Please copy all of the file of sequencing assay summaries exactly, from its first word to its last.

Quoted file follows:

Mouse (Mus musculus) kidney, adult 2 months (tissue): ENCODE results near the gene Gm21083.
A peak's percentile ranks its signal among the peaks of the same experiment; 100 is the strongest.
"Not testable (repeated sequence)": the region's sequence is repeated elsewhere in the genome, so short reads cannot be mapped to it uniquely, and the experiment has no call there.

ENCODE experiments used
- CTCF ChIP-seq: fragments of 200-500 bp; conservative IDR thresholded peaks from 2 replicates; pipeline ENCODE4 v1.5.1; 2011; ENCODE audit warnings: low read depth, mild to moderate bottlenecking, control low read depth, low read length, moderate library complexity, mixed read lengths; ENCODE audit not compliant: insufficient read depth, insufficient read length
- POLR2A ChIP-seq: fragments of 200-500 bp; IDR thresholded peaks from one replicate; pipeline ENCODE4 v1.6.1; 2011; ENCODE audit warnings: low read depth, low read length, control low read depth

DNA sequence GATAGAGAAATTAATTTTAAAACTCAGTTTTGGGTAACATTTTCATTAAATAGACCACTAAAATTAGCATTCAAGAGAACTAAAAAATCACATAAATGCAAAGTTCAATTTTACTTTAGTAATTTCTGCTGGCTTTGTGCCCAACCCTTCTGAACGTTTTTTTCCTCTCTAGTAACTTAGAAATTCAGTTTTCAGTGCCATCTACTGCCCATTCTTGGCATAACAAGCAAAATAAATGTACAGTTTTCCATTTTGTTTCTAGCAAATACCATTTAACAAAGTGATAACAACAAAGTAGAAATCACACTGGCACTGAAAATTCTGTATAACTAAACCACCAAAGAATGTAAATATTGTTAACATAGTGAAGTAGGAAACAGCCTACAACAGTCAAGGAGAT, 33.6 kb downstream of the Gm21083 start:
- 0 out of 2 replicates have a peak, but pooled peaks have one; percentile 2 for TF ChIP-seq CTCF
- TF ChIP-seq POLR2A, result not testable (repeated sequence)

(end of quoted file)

Mouse (Mus musculus) kidney, adult 2 months (tissue): ENCODE results near the gene Gm21083.
A peak's percentile ranks its signal among the peaks of the same experiment; 100 is the strongest.
"Not testable (repeated sequence)": the region's sequence is repeated elsewhere in the genome, so short reads cannot be mapped to it uniquely, and the experiment has no call there.

ENCODE experiments used
- CTCF ChIP-seq: fragments of 200-500 bp; conservative IDR thresholded peaks from 2 replicates; pipeline ENCODE4 v1.5.1; 2011; ENCODE audit warnings: low read depth, mild to moderate bottlenecking, control low read depth, low read length, moderate library complexity, mixed read lengths; ENCODE audit not compliant: insufficient read depth, insufficient read length
- POLR2A ChIP-seq: fragments of 200-500 bp; IDR thresholded peaks from one replicate; pipeline ENCODE4 v1.6.1; 2011; ENCODE audit warnings: low read depth, low read length, control low read depth

DNA sequence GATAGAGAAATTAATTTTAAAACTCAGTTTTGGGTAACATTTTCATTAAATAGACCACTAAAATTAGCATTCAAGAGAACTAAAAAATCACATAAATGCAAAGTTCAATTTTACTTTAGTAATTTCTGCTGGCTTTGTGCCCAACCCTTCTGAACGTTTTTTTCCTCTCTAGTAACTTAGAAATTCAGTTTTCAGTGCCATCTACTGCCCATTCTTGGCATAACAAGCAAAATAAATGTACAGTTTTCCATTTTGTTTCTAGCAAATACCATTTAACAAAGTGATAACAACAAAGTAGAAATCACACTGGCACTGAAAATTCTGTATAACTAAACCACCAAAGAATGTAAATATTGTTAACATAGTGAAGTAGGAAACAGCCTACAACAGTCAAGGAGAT, 33.6 kb downstream of the Gm21083 start:
- 0 out of 2 replicates have a peak, but pooled peaks have one; percentile 2 for TF ChIP-seq CTCF
- TF ChIP-seq POLR2A, result not testable (repeated sequence)